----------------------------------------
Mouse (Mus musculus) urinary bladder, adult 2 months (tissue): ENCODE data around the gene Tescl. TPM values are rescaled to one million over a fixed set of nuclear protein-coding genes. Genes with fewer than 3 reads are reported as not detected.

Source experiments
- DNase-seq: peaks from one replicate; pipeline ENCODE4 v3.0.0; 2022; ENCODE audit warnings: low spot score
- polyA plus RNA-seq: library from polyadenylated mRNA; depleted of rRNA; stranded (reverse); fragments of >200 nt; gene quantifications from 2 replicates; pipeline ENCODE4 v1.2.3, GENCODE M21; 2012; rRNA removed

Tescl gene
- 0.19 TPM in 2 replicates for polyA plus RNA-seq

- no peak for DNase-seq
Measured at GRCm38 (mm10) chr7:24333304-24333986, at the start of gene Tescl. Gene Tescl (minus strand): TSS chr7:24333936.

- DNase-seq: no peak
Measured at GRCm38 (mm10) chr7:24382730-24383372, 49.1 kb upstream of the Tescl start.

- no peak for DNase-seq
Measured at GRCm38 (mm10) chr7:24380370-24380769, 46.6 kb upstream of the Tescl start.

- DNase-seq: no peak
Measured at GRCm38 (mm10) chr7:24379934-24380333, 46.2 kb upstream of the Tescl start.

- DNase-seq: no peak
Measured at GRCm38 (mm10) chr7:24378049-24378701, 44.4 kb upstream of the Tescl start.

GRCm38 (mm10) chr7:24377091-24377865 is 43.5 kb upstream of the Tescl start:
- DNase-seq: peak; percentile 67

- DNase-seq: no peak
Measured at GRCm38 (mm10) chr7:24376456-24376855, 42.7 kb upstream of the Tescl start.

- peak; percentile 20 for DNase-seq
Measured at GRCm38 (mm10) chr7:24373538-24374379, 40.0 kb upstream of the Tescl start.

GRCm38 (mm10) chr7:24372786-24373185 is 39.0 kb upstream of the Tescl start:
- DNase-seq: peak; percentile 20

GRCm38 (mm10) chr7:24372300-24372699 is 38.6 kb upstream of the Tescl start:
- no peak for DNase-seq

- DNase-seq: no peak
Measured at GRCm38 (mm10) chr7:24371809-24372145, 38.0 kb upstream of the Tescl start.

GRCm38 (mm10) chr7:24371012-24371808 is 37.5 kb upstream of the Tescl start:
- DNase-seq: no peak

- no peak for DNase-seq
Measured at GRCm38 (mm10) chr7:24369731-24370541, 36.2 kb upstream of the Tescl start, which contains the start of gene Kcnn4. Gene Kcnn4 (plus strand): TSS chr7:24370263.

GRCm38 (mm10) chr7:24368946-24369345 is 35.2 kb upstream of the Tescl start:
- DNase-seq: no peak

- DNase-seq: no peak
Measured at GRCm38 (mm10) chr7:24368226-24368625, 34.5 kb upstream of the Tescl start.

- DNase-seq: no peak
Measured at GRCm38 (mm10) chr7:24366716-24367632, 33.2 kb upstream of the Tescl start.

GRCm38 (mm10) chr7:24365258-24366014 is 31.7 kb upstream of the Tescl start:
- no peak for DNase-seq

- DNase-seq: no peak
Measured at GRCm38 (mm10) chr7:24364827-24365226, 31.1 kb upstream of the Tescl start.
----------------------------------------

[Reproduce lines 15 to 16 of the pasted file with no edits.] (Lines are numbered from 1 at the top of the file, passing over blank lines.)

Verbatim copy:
- DNase-seq: no peak
Measured at GRCm38 (mm10) chr7:24378049-24378701, 44.4 kb upstream of the Tescl start.